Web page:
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Pharmacies Stick by Nicotine Pops

April 15, 2002|LINDA MARSA | TIMES STAFF WRITER

Pharmacists say they will continue to make nicotine-laced lollipops despite a federal crackdown on the Internet sale of the smoking-cessation aid.

L.D. King, executive director of the International Academy of Compounding Pharmacists, said that making nicotine-spiked products is legal as long as pharmacists abide by the U.S. government's regulations.

"We've advised our members to dispense these lollipops only with a valid prescription, to use childproof packaging, to avoid making any claims as to the effectiveness of these products, and to use FDA-approved ingredients," King said.

The federal Food and Drug Administration had sent warning letters last week to three Internet pharmacies selling nicotine lollipops and nicotine lip balm.

The agency said that the products were being sold without a prescription and that they contained a form of nicotine not tested for safety and effectiveness in smoking cessation.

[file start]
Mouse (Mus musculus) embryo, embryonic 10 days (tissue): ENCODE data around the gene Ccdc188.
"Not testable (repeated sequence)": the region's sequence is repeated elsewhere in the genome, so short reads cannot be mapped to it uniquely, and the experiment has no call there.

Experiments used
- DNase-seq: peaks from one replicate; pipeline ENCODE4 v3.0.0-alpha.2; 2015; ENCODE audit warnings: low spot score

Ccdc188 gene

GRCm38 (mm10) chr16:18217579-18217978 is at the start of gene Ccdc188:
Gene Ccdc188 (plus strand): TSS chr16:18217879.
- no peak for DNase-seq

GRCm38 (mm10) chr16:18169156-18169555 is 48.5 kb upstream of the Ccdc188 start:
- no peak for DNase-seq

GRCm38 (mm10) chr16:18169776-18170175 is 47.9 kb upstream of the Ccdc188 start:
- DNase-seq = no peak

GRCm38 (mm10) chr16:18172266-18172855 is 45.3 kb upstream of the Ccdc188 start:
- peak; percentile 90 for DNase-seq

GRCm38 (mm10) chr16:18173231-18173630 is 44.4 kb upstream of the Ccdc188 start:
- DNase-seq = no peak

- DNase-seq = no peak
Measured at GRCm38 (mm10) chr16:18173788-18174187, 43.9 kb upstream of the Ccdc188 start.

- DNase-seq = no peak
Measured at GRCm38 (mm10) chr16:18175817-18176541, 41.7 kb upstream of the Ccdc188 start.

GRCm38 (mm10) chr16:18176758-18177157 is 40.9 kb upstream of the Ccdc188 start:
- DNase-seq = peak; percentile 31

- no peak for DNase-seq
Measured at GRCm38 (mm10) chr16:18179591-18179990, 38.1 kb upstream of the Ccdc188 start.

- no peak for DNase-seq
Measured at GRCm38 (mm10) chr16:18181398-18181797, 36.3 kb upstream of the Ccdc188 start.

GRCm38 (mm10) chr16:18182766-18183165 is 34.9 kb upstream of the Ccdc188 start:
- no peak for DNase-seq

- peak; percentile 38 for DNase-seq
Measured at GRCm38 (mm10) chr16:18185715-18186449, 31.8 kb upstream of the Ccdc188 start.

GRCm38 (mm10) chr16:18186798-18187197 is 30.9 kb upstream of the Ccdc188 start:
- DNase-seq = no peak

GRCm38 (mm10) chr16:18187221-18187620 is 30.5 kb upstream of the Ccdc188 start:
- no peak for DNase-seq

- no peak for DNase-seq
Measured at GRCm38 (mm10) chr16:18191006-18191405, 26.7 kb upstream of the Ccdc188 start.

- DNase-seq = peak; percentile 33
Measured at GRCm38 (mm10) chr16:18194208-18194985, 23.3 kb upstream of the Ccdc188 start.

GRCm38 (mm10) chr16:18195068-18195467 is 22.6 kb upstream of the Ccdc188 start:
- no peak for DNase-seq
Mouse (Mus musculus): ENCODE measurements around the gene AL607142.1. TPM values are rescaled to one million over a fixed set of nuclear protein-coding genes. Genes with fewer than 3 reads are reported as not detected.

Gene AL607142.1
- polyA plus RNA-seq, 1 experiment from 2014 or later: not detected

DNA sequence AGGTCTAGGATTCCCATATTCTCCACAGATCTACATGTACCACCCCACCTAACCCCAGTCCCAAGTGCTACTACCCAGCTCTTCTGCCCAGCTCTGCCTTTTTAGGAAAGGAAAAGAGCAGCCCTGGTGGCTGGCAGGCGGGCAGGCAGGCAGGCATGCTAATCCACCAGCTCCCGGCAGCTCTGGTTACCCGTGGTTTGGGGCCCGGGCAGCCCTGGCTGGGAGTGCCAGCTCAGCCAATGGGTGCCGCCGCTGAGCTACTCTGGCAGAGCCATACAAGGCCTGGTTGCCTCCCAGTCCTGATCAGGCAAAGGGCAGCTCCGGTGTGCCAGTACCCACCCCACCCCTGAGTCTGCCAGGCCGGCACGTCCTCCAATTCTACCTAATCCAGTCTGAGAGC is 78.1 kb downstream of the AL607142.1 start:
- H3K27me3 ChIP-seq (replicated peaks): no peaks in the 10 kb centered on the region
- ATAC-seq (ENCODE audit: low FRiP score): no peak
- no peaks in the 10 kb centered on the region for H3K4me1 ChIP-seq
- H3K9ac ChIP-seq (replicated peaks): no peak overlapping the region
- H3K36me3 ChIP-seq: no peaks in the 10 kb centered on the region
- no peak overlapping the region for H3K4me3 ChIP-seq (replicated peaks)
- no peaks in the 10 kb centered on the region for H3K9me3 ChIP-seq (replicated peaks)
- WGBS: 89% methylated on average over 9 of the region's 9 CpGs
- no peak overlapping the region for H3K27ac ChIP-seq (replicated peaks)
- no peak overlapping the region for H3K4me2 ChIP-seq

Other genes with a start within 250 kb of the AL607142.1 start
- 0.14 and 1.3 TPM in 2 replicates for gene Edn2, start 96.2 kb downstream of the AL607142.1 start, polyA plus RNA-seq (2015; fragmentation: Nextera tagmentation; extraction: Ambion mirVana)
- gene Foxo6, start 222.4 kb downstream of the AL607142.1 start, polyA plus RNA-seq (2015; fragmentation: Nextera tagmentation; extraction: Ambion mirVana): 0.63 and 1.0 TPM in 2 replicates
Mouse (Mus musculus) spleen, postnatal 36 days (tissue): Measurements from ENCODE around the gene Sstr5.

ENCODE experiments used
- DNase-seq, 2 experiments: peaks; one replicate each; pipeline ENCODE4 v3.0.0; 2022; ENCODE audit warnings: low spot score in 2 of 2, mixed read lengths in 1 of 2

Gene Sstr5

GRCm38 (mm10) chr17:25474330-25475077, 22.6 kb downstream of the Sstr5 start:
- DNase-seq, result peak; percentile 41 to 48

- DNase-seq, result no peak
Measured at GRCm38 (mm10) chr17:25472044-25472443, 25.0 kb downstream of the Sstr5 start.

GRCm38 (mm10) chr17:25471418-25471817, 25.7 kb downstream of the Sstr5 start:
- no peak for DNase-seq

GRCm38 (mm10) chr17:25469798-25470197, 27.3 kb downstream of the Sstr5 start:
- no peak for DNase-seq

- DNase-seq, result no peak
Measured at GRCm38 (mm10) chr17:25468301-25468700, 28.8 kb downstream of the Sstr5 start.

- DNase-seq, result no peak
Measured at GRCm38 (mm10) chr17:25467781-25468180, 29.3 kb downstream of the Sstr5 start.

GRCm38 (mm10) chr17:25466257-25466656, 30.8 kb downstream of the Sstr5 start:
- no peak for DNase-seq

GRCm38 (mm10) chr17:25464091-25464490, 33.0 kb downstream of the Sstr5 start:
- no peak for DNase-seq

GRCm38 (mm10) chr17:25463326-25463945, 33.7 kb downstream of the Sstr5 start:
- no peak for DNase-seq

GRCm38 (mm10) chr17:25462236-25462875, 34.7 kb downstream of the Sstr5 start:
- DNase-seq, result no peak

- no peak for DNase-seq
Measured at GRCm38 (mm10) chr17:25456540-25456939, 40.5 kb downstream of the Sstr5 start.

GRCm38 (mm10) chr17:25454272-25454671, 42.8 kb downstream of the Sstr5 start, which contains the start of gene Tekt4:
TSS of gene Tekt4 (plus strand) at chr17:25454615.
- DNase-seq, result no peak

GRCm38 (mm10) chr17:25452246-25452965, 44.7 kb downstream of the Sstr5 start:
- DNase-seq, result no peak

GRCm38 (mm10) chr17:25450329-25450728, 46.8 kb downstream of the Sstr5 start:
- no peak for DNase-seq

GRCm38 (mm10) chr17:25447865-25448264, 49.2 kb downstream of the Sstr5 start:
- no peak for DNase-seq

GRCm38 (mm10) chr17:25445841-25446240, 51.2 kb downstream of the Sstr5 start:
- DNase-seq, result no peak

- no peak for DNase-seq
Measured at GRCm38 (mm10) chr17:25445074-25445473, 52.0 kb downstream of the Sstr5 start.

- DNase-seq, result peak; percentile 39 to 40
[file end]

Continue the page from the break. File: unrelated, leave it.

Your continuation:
Also, the FDA said, the products didn't have warning labels or packaging that would prohibit their use by children. The companies have 15 days to respond to the warning letters and let the FDA know they have complied with their request. Owners of two of the companies, Ashland Drug in Ashland, Miss., and the Compounding Pharmacy of Aurora, Ill., said they have stopped selling the lollipops. The third pharmacy, Bird's Hill Pharmacy in Needham, Mass., refused to comment.

Compounding pharmacists operate like old-fashioned apothecaries and formulate special prescription-only medicines.

In the past two years, hundreds of compound pharmacists across the country have been dispensing these nicotine-spiked lollipops as a tool to help their customers stop smoking.

They say these smoking-cessation aids not only curb the craving for tobacco but also satisfy the oral fixation associated with nicotine addiction.

Jeffrey Barris, owner of Pacifica Pharmacy in Torrance, a compounding pharmacy that's been concocting the quit-smoking candies for two years, doesn't plan on making any changes. "I'm already in compliance, so I'm going to do what I've always done," he said. "At the moment, I'm comfortable with that until I'm told otherwise."

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